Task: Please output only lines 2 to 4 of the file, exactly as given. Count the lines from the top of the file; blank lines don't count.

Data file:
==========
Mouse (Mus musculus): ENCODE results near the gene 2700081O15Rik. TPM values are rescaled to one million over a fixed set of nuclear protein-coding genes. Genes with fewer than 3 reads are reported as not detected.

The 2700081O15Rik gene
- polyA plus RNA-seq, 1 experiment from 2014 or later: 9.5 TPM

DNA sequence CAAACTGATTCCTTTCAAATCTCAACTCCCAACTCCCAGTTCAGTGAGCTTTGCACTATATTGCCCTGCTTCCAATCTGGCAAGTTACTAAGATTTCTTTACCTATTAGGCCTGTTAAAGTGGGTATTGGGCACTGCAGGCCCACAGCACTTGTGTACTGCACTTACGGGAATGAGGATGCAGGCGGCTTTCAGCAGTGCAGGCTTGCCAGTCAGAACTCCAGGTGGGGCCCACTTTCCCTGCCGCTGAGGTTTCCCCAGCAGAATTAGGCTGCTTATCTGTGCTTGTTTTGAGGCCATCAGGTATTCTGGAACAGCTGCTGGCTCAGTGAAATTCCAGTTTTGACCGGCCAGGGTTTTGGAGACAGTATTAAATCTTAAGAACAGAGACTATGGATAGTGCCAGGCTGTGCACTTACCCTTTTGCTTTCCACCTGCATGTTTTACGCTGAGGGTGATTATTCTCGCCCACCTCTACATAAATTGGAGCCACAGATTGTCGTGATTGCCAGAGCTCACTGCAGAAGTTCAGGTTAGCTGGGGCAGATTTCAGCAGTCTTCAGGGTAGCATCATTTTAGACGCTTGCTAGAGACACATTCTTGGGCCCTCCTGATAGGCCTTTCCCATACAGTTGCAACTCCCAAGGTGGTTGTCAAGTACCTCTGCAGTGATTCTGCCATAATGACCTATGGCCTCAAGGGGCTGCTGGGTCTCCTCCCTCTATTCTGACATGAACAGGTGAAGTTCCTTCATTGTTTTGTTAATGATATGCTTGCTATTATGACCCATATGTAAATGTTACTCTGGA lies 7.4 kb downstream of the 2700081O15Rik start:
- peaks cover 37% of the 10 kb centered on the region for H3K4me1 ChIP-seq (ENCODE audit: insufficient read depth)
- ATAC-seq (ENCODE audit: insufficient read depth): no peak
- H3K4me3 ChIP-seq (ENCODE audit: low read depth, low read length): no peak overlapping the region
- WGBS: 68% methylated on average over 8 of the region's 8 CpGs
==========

The 2700081O15Rik gene
- polyA plus RNA-seq, 1 experiment from 2014 or later: 9.5 TPM

DNA sequence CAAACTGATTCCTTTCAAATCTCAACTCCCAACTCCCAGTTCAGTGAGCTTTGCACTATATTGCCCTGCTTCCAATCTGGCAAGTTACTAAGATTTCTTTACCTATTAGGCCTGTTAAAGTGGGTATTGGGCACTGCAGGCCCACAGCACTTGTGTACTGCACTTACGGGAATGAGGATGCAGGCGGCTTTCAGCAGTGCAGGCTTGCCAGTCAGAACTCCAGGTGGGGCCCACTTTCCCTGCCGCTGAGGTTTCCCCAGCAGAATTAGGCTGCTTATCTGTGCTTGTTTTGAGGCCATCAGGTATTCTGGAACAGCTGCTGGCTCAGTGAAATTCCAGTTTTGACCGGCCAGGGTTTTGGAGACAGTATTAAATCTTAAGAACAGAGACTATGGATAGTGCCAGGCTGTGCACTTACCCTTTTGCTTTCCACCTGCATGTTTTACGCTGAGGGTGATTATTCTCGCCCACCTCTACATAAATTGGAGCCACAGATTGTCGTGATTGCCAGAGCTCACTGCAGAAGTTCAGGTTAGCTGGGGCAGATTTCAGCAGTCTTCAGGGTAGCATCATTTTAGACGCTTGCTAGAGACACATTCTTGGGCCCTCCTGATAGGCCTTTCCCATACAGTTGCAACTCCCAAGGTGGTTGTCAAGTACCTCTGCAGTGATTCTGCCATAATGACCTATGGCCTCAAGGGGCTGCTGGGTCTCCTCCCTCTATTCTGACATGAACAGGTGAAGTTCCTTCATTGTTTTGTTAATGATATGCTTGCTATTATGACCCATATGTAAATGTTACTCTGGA lies 7.4 kb downstream of the 2700081O15Rik start: